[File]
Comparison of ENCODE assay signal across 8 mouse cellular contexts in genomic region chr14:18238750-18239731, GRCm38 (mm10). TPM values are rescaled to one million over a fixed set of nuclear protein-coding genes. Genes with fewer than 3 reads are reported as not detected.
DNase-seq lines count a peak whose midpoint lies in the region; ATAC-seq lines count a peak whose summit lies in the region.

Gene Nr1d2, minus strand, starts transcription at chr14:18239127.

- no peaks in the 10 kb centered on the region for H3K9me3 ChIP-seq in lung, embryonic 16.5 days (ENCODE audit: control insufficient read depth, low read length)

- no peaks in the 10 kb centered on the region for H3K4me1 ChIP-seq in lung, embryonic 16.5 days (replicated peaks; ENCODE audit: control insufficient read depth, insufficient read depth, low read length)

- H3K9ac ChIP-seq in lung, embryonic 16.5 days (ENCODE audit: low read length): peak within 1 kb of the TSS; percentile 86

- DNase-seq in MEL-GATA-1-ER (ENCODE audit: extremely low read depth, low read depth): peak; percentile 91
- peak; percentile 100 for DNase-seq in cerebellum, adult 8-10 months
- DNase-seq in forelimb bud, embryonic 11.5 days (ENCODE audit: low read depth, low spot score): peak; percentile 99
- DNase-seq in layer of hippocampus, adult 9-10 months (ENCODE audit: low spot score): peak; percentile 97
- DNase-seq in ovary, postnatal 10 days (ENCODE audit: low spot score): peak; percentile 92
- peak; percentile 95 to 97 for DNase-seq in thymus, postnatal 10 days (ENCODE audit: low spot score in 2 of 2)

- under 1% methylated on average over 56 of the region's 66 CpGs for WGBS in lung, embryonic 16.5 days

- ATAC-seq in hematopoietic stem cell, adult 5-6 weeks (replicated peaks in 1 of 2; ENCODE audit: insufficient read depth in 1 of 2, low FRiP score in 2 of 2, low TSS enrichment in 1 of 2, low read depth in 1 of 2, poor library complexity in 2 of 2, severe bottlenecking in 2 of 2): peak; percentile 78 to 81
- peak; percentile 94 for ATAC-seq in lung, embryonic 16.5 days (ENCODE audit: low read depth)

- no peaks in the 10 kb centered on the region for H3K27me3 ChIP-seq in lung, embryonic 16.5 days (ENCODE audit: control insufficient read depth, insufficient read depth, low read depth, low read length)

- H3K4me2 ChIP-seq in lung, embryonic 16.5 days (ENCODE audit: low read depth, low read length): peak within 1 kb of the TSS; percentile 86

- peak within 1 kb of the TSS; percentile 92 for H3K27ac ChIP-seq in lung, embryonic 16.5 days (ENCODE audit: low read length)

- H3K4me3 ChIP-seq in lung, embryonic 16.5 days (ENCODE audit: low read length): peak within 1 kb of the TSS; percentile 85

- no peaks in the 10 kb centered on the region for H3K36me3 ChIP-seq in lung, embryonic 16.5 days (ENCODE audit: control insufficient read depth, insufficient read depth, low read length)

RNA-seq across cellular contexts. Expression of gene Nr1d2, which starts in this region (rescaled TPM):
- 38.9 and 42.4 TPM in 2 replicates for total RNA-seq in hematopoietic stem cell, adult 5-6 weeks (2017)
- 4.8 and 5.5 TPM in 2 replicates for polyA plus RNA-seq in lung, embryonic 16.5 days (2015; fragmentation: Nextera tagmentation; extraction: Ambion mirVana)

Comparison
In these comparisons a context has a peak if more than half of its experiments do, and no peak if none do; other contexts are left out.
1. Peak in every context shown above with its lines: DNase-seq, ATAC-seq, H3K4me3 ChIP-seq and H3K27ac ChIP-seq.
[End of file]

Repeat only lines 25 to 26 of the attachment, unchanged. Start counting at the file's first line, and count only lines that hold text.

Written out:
In these comparisons a context has a peak if more than half of its experiments do, and no peak if none do; other contexts are left out.
1. Peak in every context shown above with its lines: DNase-seq, ATAC-seq, H3K4me3 ChIP-seq and H3K27ac ChIP-seq.